Neill plays Sheriff John Bell Tyson, who is finally retiring after 45 years on the job in Idabel, Oklahoma. In a real Tommy Lee Jones in No Country for Old Men move, Tyson wonders whether he’s made any difference in this small town, which is now plagued by petty crime and drug use. His second-in-command Grady (DeWanda Wise) doesn’t have a lot of patience for his existential musing, though, because there is weird stuff happening in Idabel. Two people are missing. A crop circle — that, for some reason, no one calls a crop circle — appears overnight in a cornfield where those two people went missing. Birds swarm upon the crop circle while millions of locusts travel toward it and then seem to die as they reach it. What strangeness is descending upon little ol’ Idabel?
Hundreds of miles away in Long Island, the problems plaguing housewife and mother Aneesha Malik (Farahani) are more depressingly recognizable. Here is a brilliant, gorgeous woman who went to Harvard Medical School and then seemingly abandoned her career to marry Ahmed Malik (Firas Nassar), who also goes by the Westernized nickname “Manny,” and raise their children Luke (Azhy Robertson) and Sarah (Tara Moayedi). Aneesha is an attentive, loving mother and wife, and when a schoolwide nosebleed affects everyone at her children’s elementary school but Luke, Aneesha is the one to rush to their side. And while Ahmed is sleeping with his white mistress, Aneesha is comforting their children about that traumatic nosebleed incident and trying to figure out how her life went so awry. Aneesha and Ahmed’s big fight scene was a little forced, and although Farahani is a solid actress, even she could not sell the superficiality of the accusatory “‘Cause she’s blond? ‘Cause she’s fit? ‘Cause she has perfect tits?” Still, I have faith in Farahani and hope that Aneesha uses this potential alien invasion to leave Ahmed behind. Maybe after the Maliks figure out why every house in their neighborhood is partially destroyed and on fire after that electricity-cutting, house-shaking, TV-static-causing attack — but not their own.
Is all of this random or coordinated? That question is complicated by the episode’s third subplot, which begins in Japan, where Captain Murai (Rinko Kikuchi) is one of three Japanese astronauts traveling to the International Space Station for a yearlong stay. It’s a prestigious honor and a major step forward in space exploration and space travel. But Captain Murai has a secret: Her romantic relationship with JASA communications specialist Mitsuki Yamato (Shioli Kutsuna), whose ring she takes with her into space. And when that ring spins out of Murai’s destroyed space shuttle after what I assume is one of these invading aliens slamming into their vessel, ripping a huge hole out, and killing all three astronauts on board? That was devastating! There were demoralizing moments in “Last Day” (the dissolution of Aneesha’s marriage) and shocking moments in “Last Day” (that alien-scorpion-tail thing stinging/attacking Tyson in the episode’s final moments), but Murai’s death was the most agonizing. I wanted more Rinko Kikuchi, dammit, and thinking of that glowing sticky star is making me a little teary.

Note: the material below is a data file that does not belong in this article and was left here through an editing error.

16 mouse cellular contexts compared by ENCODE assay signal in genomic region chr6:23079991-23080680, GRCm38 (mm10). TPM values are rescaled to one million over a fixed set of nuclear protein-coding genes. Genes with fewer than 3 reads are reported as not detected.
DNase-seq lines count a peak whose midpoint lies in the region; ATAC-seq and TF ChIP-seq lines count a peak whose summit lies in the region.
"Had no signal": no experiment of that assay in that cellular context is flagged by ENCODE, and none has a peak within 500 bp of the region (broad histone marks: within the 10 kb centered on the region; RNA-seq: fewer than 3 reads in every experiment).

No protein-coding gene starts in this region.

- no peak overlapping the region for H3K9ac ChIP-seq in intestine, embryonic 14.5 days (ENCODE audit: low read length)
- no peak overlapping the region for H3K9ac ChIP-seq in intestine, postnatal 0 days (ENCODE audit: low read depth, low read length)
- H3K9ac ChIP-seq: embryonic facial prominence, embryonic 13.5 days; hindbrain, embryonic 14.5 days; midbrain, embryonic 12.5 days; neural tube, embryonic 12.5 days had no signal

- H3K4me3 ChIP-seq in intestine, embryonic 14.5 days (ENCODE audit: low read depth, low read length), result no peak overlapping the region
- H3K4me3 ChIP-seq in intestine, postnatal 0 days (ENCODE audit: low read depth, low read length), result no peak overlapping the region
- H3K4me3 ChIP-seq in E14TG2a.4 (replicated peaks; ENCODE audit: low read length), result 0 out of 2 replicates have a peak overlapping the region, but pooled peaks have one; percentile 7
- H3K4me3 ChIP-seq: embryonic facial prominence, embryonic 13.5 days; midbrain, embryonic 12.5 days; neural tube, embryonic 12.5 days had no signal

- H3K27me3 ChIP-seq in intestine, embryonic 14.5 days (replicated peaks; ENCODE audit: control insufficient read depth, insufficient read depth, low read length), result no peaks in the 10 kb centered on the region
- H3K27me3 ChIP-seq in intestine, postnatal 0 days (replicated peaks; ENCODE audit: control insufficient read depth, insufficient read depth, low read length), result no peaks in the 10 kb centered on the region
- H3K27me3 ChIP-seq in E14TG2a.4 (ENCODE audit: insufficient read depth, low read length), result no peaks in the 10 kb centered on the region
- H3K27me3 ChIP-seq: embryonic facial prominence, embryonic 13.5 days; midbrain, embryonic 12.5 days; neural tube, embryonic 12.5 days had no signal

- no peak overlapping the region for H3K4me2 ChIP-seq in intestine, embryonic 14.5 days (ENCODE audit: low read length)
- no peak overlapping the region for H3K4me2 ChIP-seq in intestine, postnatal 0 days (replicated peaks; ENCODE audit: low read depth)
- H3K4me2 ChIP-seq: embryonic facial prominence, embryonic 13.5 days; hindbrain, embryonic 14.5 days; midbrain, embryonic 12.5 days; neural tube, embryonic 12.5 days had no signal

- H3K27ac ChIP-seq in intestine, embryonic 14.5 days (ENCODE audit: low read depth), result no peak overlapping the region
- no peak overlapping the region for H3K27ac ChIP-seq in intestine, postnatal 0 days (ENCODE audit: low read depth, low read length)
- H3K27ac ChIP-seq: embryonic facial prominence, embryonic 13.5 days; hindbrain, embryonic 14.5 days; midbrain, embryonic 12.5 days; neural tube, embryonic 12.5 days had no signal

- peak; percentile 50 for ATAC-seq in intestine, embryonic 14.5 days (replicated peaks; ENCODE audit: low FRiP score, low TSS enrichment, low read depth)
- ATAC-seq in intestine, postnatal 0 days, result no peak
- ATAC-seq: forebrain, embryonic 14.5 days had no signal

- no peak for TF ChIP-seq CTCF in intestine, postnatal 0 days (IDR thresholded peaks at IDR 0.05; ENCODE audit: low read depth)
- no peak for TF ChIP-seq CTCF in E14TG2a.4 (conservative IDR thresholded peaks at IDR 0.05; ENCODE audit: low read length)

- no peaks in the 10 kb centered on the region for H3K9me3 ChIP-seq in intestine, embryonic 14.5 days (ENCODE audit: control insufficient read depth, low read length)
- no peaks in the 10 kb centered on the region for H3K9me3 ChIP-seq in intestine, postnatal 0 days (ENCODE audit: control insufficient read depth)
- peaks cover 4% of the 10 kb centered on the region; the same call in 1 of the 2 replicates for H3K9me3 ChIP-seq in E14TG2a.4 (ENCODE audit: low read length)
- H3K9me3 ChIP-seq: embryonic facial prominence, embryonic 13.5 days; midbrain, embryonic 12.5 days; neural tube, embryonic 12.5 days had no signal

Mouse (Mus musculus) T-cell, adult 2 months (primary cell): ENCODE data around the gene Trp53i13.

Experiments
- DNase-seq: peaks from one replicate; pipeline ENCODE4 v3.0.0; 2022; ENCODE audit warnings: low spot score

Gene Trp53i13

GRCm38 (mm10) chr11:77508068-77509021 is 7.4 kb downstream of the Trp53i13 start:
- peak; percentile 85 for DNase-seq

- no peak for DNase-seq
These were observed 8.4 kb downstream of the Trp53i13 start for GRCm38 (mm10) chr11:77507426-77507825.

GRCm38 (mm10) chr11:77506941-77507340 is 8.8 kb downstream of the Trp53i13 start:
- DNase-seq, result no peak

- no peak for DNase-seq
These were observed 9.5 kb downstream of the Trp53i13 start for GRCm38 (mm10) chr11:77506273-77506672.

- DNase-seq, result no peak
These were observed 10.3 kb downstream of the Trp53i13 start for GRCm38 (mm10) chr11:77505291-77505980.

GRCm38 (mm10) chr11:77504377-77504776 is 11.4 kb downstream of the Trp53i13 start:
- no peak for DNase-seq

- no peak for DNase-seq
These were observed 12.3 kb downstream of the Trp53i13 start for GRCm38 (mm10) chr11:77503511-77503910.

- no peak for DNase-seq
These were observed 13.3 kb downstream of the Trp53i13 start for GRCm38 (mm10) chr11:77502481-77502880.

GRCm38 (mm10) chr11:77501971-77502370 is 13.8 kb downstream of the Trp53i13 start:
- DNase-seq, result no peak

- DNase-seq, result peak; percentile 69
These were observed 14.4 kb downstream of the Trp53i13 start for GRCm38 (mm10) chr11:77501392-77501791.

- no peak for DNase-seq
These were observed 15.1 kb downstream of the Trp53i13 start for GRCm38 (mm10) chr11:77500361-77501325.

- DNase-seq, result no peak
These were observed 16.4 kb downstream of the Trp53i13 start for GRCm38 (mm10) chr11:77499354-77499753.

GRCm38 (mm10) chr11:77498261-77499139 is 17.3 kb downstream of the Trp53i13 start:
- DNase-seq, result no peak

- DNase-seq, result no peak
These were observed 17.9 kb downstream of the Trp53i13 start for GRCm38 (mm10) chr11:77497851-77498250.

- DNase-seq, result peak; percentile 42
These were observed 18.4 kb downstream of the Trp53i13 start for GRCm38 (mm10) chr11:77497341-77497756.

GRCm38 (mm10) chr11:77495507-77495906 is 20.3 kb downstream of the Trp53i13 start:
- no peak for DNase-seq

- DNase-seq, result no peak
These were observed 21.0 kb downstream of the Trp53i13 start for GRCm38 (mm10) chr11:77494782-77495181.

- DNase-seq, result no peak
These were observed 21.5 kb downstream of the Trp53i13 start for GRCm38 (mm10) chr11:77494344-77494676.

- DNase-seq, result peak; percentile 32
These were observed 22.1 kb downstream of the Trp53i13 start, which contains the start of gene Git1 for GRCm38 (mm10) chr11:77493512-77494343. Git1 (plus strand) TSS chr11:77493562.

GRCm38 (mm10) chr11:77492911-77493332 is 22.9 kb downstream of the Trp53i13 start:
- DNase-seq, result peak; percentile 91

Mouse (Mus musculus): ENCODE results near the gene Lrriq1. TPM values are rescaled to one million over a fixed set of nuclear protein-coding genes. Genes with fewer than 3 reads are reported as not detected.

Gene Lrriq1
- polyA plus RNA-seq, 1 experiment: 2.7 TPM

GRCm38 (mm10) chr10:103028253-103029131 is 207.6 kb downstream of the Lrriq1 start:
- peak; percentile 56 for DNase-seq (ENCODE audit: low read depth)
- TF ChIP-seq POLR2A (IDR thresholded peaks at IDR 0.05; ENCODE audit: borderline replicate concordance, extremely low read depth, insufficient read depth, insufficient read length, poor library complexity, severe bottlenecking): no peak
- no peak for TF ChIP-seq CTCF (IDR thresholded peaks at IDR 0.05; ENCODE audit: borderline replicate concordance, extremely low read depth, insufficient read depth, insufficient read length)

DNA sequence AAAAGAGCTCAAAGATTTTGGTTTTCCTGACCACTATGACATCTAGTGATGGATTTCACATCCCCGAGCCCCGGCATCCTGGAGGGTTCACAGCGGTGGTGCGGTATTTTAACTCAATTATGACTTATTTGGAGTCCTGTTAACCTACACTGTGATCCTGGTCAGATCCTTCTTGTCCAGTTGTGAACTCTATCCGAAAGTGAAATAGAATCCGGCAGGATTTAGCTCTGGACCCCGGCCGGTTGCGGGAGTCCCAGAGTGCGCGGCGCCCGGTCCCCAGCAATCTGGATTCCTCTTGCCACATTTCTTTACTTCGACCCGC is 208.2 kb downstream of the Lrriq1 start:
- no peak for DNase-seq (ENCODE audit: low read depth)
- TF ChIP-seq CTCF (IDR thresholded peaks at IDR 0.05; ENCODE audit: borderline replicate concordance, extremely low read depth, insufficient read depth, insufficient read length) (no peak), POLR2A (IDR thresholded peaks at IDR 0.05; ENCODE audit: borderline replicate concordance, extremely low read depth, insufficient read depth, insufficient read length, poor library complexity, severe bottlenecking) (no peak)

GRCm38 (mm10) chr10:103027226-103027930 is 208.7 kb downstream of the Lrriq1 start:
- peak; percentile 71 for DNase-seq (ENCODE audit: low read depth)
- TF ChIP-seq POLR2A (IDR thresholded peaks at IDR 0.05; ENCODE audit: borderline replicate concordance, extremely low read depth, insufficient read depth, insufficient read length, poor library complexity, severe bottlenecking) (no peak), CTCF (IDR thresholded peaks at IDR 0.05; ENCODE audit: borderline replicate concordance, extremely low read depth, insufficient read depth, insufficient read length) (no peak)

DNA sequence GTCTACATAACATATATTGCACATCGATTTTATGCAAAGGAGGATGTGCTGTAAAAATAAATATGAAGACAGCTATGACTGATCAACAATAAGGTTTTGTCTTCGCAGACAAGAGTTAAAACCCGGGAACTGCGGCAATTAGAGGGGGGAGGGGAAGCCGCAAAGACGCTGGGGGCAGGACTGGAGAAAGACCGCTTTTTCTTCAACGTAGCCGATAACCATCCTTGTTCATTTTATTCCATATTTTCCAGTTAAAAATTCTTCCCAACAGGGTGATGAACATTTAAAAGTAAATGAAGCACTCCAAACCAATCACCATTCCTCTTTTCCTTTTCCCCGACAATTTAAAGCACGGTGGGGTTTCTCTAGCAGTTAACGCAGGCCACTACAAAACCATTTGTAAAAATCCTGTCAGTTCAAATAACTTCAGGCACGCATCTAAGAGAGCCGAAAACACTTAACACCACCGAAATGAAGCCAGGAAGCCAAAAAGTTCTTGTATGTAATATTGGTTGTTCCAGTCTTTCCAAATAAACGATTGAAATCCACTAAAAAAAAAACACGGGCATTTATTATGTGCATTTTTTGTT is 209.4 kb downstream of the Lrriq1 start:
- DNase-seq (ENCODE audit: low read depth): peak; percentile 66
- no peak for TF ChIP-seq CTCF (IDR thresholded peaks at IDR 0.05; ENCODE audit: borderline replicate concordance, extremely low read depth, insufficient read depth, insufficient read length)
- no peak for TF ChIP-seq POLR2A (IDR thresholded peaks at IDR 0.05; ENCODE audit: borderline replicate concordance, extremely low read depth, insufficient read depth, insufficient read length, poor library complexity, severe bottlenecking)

So by the end of its 56 minutes, “Last Day” sets up a series of seemingly unconnected events that we know are related: the attack on that Bedouin man, the attack on Tyson, the attack on Long Island, and the attack on the JASA shuttle. How long until the characters in Invasion reach the interconnected awareness we already have? And what can they actually do about it? “It ain’t the end, darling,” Tyson’s wife says to him, but, well. Sort of seems like the end of humanity to me!
We’re Talking Here About Your Future
• What is Luke’s deal? I will entertain any and all theories.
• Why is Apple TV+ so inconsistent in how they promote their TV series? This Twitch partnership does not sound like it went well.
• Other spooky season movie picks, inspired by Sam Neill’s filmography: Possession and Event Horizon are both good.
• If those location identifiers mention “Earth” every time we get a scene on this planet, does that imply we eventually get scenes off this planet?
• That crop circle looks like a gigantic eye, which might be of narrative significance. Or I am overthinking a very simple geometric shape. Either is possible!
• Farahani’s line delivery of “Harvard. You?” was perfectly self-effacing, and I hope that Aneesha never limits herself like that ever again.
• Median home value in Great Neck, New York: $1.36 million. Kitchen influencing must be nice!
• Related: People who get naked in fully lit homes in front of unencumbered windows … why, though?
• I don’t love Tyson’s belief that “God is giving me something bigger” coupled with whatever happens to him after that alien bite/sting thing. Midnight Mass already proved to us that religious zealotry paired with supernatural/otherworldly motivations are game over, man!
• Does the series just use JASA because it is recognizably similar to NASA or because they didn’t get permission from the Japan Aerospace Exploration Agency, or JAXA? Not going to lie, JAXA is a pretty metal acronym.
• Ahmed’s “Better than the stuff you usually make. More flavor” should have earned him a slap right in the face.